A common area of complaint stems from an allegation that the executor or trustee was negligent in his or her efforts to administer the assets of an estate or trust. For a comprehensive discussion of the personal liability of trustees, see Maurice C. Cullity, Q.C., "Personal Liability of Trustees and Rights of Indemnification", (1996) 16 E.T.J. 115.
Generally speaking, most claims or objections to accounts arise out of what is perceived by beneficiaries to be negligence or failure on the part of the executor or trustee to maintain a proper standard of care and skill in his or her office. The most common complaints arise out of the following situations:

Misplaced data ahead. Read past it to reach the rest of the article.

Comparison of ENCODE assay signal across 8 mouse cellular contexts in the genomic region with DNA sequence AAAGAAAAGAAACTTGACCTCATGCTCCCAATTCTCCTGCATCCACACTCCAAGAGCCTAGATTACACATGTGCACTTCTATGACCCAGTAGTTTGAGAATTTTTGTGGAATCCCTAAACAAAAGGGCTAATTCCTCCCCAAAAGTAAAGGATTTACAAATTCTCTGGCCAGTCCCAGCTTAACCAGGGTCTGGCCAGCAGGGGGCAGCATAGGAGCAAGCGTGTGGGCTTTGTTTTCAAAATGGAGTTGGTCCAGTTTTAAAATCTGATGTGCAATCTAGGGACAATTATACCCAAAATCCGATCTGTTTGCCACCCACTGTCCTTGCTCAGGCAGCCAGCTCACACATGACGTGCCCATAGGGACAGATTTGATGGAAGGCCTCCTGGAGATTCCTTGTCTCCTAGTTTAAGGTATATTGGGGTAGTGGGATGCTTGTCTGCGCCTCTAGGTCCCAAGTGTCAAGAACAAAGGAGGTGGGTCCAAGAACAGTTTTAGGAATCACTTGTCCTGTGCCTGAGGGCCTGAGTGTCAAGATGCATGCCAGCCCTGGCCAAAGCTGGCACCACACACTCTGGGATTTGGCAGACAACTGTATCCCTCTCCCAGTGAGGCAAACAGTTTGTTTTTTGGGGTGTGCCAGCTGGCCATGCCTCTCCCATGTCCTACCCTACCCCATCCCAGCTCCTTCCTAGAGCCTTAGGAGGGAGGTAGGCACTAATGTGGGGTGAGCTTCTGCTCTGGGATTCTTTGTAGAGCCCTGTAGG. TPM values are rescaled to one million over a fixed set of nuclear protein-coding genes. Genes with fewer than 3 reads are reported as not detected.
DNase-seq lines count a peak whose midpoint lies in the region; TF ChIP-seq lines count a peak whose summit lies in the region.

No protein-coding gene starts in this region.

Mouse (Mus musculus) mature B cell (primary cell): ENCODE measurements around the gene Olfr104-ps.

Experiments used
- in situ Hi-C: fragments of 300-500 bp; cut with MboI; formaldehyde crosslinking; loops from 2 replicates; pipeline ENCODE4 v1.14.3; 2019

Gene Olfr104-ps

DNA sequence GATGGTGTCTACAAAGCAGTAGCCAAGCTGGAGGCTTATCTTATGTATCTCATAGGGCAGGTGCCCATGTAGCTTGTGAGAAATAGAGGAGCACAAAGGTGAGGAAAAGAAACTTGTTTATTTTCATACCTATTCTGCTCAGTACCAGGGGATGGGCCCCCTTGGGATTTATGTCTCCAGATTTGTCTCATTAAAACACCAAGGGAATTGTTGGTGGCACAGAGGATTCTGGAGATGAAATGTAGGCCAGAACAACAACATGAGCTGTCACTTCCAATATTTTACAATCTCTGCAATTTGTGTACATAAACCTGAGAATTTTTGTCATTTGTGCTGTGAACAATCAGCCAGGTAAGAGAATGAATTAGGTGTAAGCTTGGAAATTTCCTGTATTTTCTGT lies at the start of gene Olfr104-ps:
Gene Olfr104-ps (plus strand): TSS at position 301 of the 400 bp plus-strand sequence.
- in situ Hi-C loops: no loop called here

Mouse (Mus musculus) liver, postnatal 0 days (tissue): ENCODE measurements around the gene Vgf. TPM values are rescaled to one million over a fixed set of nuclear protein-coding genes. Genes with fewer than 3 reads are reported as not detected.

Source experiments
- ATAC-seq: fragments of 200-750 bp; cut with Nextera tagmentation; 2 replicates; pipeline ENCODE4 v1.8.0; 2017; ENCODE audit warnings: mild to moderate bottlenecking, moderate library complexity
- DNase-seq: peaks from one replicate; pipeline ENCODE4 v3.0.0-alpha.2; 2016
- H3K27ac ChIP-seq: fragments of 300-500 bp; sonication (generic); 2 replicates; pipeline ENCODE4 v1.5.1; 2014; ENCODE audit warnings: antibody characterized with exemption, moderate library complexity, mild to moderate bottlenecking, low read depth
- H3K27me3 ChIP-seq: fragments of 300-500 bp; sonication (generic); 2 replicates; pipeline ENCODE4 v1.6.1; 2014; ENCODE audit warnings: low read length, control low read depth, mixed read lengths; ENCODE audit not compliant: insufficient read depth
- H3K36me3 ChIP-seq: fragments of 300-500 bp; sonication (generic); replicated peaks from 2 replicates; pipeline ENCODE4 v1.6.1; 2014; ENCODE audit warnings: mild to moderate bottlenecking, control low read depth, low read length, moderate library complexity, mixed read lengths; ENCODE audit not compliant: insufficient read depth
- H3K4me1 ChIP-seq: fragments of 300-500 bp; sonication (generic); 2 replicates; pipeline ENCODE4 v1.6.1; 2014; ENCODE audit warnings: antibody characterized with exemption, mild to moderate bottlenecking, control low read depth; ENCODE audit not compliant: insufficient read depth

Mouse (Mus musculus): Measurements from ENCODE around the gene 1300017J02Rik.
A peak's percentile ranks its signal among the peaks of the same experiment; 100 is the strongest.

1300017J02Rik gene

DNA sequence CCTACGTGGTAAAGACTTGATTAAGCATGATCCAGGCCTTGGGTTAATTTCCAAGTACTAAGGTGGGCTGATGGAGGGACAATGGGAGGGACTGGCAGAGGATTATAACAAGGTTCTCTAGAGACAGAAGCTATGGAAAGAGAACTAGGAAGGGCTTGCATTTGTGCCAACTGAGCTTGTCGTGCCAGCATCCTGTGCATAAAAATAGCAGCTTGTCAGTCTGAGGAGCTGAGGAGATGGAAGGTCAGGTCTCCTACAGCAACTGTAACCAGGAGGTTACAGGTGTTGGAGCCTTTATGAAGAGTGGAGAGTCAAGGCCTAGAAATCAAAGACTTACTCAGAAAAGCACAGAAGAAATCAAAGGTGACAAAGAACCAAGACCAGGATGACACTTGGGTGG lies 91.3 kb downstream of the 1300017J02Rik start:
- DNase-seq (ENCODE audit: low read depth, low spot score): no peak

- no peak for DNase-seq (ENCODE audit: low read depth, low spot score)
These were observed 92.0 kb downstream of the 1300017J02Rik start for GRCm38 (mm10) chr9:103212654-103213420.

- investments by the executor or trustee which are not authorized by the will or by the law;
- the failure to provide a proper mix of investments so as to balance competing interests, such as life interests as opposed to remainder interests;
- the negligent or improper investment by the executor or trustee in investments of a speculative nature;
- an executor or trustee can be held liable for not maintaining the value of assets, such as a residence, by effecting proper repairs and would be liable for such neglect;
- executors or trustees must be extremely careful to make sure that all proper considerations are taken into account in making elections under the Income Tax Act, so as to avoid any criticism by the beneficiaries;
- care must be taken by an executor or trustee to ensure that prompt filings of returns are made and that penalties and interest payable on late filings are not incurred; and
- while trustees are seldom culpable for what are perceived by beneficiaries to be unnecessary delays, care must be taken to ensure that damages are not in fact incurred by the beneficiaries by reason of delays caused by inattention.